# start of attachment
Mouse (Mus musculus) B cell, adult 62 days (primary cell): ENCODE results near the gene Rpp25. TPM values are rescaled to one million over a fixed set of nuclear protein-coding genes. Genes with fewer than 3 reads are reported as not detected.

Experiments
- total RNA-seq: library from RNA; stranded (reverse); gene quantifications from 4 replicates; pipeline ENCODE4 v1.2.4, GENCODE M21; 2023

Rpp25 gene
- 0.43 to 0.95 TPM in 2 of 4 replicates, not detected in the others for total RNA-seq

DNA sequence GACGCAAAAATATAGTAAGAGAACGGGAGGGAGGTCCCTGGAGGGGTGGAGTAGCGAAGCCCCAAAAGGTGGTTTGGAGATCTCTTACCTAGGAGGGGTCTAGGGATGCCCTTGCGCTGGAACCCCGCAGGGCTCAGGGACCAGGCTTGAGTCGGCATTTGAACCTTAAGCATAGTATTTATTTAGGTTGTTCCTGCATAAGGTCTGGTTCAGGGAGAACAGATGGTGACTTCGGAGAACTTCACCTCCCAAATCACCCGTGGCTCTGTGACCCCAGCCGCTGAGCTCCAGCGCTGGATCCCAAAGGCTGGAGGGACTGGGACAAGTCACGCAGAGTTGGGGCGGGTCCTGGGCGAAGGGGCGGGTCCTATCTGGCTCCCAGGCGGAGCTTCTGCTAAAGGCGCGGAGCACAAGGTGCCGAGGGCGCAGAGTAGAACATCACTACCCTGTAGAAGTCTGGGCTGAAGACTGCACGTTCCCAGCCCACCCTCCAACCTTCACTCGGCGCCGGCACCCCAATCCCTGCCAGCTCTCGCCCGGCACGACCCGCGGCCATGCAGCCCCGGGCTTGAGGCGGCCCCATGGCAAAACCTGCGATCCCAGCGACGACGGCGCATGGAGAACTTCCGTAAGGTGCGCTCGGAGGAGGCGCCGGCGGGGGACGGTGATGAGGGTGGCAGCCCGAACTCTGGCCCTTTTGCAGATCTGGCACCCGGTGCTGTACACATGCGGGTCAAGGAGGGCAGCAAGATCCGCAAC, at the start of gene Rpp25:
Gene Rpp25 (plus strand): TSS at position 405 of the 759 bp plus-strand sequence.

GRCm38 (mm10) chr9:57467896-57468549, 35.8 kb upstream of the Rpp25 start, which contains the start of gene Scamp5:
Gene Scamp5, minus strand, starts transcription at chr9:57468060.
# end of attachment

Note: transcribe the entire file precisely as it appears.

Mouse (Mus musculus) B cell, adult 62 days (primary cell): ENCODE results near the gene Rpp25. TPM values are rescaled to one million over a fixed set of nuclear protein-coding genes. Genes with fewer than 3 reads are reported as not detected.

Experiments
- total RNA-seq: library from RNA; stranded (reverse); gene quantifications from 4 replicates; pipeline ENCODE4 v1.2.4, GENCODE M21; 2023

Rpp25 gene
- 0.43 to 0.95 TPM in 2 of 4 replicates, not detected in the others for total RNA-seq

DNA sequence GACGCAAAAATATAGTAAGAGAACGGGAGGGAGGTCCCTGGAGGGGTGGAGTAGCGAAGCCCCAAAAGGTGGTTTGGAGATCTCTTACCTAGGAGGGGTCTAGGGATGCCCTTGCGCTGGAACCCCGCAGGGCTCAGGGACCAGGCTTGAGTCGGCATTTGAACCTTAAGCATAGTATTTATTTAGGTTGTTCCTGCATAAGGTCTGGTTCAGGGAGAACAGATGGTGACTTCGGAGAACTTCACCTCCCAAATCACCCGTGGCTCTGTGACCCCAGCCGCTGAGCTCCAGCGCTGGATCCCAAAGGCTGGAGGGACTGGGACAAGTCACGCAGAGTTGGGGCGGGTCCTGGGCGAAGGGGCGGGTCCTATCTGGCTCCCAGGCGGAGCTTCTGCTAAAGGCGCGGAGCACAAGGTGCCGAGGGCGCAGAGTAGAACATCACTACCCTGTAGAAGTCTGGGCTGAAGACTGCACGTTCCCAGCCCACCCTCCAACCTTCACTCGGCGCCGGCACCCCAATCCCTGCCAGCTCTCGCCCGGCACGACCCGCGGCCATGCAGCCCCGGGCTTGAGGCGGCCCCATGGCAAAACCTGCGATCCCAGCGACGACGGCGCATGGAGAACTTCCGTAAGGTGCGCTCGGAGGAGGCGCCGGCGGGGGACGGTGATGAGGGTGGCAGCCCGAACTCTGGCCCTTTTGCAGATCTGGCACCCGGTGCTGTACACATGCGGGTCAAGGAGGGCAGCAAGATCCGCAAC, at the start of gene Rpp25:
Gene Rpp25 (plus strand): TSS at position 405 of the 759 bp plus-strand sequence.

GRCm38 (mm10) chr9:57467896-57468549, 35.8 kb upstream of the Rpp25 start, which contains the start of gene Scamp5:
Gene Scamp5, minus strand, starts transcription at chr9:57468060.